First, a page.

However, these known wind-driven power generators have certain disadvantages which are well known. First of all, the cantilever arrangement of the propeller blades is an impediment to increasing the size of the propeller when the power produced by the generator is to be increased, considering also that the blades must be of light weight and sufficiently sturdy to be able to resist to heavy winds. This has always limited the use of this type of generators to applications where only little power is required, such as for household use in isolated houses.

Secondly, as the propeller support had to be mounted for rotation about a vertical axis, it was difficult to transmit the movement from the propeller to a fixed machine so that the latter, which usually was an electric power generator, normally had to be mounted directly on the rotary support. This makes the propeller support heavy and sets a limit to the power that can be obtained from such a generator.

It is an object of the present invention to provide a wind-driven power generator that can be constructed in large size to produce high power and which does not have the aforementioned disadvantages, in particular permits the construction of large propeller blades without the limitations inherent in the use of a propeller, which does not require the entire power generating assembly to be oriented according to the wind direction and finally permits the machine using the mechanical power to be mounted in a fixed position with respect to the ground. This results in numerous advantages such as lower cost of the apparatus for the same power produced, easier installation and maintenance of the driven machine and other advantages which will become apparent from the following detailed description.

These objects are achieved according to the invention by providing a wind-driven power generator which comprises a pair of spoked wheels provided with a plurality of identical spokes and mounted coaxially on a rotary support for rotation about a vertical axis, with a plurality of blades each rotatably mounted between the distal ends of each pair of spokes and positioning means for rotating each blade from a radial position to a tangential position during half a revolution of said spoked wheels about their axis, and from the tangential position back to the radial position during the next half revolution, so that the wind will hit each blade in a perpendicular direction when the blade is in the radial position.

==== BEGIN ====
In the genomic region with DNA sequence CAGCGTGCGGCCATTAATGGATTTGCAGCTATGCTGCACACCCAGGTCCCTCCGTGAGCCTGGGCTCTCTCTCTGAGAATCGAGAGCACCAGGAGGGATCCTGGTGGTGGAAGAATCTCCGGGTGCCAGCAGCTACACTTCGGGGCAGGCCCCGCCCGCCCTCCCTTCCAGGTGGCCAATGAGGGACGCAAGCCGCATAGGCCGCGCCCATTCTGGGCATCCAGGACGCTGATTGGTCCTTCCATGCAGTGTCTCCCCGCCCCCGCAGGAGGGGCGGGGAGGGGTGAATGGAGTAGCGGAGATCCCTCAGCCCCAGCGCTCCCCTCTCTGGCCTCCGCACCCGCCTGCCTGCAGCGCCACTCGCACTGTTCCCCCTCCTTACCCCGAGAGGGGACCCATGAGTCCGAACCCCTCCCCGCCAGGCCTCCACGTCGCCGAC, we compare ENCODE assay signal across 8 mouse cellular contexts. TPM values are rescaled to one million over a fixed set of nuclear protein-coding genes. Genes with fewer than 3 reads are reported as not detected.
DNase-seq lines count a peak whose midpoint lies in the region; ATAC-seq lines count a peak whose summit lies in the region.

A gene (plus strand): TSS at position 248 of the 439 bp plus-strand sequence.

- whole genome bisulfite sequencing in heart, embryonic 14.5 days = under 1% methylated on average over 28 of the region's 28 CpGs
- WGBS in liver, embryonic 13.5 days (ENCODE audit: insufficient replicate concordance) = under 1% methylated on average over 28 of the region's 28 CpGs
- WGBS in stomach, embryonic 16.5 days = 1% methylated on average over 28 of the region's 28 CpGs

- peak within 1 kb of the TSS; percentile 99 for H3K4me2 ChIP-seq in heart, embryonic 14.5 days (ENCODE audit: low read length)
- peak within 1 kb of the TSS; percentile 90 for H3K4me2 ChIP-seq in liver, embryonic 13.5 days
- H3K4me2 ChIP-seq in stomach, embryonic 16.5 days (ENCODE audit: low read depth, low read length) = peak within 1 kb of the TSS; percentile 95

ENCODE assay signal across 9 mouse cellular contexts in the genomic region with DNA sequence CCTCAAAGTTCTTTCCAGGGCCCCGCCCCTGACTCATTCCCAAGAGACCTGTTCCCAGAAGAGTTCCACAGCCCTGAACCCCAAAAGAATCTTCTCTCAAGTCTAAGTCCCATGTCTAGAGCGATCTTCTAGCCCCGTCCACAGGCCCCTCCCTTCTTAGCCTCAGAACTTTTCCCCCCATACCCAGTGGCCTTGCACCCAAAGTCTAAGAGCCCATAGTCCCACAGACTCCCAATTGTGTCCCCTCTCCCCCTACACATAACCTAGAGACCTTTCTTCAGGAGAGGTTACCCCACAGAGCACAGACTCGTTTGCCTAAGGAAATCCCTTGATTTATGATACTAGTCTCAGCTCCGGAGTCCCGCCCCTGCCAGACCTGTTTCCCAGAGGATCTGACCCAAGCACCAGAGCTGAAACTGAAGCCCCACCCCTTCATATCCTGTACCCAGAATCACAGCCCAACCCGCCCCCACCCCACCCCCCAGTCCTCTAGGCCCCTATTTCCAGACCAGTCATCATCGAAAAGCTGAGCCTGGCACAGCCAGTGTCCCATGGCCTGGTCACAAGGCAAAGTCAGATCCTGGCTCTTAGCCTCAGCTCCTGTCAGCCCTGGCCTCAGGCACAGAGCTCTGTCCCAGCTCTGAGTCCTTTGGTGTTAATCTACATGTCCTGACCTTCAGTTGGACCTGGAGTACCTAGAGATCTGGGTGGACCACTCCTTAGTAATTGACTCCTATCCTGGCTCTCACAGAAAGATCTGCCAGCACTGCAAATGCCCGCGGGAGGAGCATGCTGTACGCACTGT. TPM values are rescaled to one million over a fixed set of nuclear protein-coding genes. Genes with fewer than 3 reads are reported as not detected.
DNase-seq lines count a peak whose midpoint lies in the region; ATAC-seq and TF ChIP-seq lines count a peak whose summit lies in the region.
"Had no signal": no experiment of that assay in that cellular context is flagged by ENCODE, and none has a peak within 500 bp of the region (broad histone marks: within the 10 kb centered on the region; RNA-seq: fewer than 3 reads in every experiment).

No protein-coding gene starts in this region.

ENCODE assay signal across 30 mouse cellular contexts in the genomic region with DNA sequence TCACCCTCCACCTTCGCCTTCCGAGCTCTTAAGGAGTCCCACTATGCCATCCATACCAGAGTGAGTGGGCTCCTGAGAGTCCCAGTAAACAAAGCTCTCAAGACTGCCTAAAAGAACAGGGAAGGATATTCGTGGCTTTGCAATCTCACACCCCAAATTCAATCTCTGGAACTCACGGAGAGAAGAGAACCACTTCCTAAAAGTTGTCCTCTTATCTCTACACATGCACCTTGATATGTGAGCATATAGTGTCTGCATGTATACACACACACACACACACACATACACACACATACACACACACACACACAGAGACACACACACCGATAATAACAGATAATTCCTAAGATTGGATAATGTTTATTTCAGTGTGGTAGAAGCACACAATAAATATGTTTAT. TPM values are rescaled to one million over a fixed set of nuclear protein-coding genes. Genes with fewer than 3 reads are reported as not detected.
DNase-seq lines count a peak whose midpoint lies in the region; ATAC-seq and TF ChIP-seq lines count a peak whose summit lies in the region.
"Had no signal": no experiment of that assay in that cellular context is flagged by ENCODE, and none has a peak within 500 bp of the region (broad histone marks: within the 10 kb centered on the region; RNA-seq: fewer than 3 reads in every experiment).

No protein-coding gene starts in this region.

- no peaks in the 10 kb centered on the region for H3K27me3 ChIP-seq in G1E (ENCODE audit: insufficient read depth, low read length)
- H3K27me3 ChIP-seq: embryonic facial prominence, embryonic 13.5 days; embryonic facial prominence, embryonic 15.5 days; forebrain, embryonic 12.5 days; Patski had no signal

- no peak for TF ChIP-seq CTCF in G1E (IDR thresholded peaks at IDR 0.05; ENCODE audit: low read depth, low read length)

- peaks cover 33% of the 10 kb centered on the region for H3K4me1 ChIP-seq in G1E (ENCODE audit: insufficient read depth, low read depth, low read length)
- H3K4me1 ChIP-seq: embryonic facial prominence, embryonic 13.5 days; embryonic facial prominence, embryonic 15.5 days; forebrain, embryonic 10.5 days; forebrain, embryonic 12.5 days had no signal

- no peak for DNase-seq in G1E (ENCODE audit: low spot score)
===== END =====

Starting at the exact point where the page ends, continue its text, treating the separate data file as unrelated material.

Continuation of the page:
A preferred embodiment of the invention will now be described by way of example and with reference to the accompanying drawings, in which:

FIG. 1 is a side view of a wind-driven power generator according to the invention;

FIG. 2 is a top plan view of the power generator of FIG. 1, and

FIG. 3 is a view of a detail of FIG. 2 on a larger scale.

As shown in FIG. 1, a wind-driven power generator according to the preferred embodiment of the invention comprises a pedestal formed of four legs 10 adapted to be secured to a fixed base and converging toward a common top from which a fixed vertical column 12 extends upwardly. Rotatably mounted on the column 12 by means of bearings 14 and 16 is a hollow shaft 18 at the opposed ends of which a pair of spoked wheels having spokes 20, 22 and 24, 26, respectively, is firmly secured.

Rotatably mounted between the distal ends of corresponding spokes 20, 24 of the pair of spoked wheels is a blade 27 preferably formed by a central shaft 28 supporting a framework of transverse members 30, and by a coating 31 of a substantially airtight sheet or fabric. The shaft 28 is mounted for free rotation on bearings at the distal ends of the spokes 20, 24 and projects upwardly from the spoke 24 where a crank 32 is firmly secured thereto. Similar blades 27', 27" and 27"' are mounted between each pair of corresponding spokes 22, 26 of the spoked wheels.

As more clearly seen in FIG. 3, an eccentric cam 34 is rotatably supported by means of bearings 35 at the upper end of the column 12 and carries a pin 37 from which four connecting rods 36, 36', 36" and 36'" extend outwardly to the distal ends of the cranks 32, 32', 32" and 32"', respectively. Further, a rod 38 extends from the eccentric cam 34 and carries at its free end a deflector vane 40 for detecting the direction of the wind and positioning the eccentric cam perpendicularly to the direction of the wind.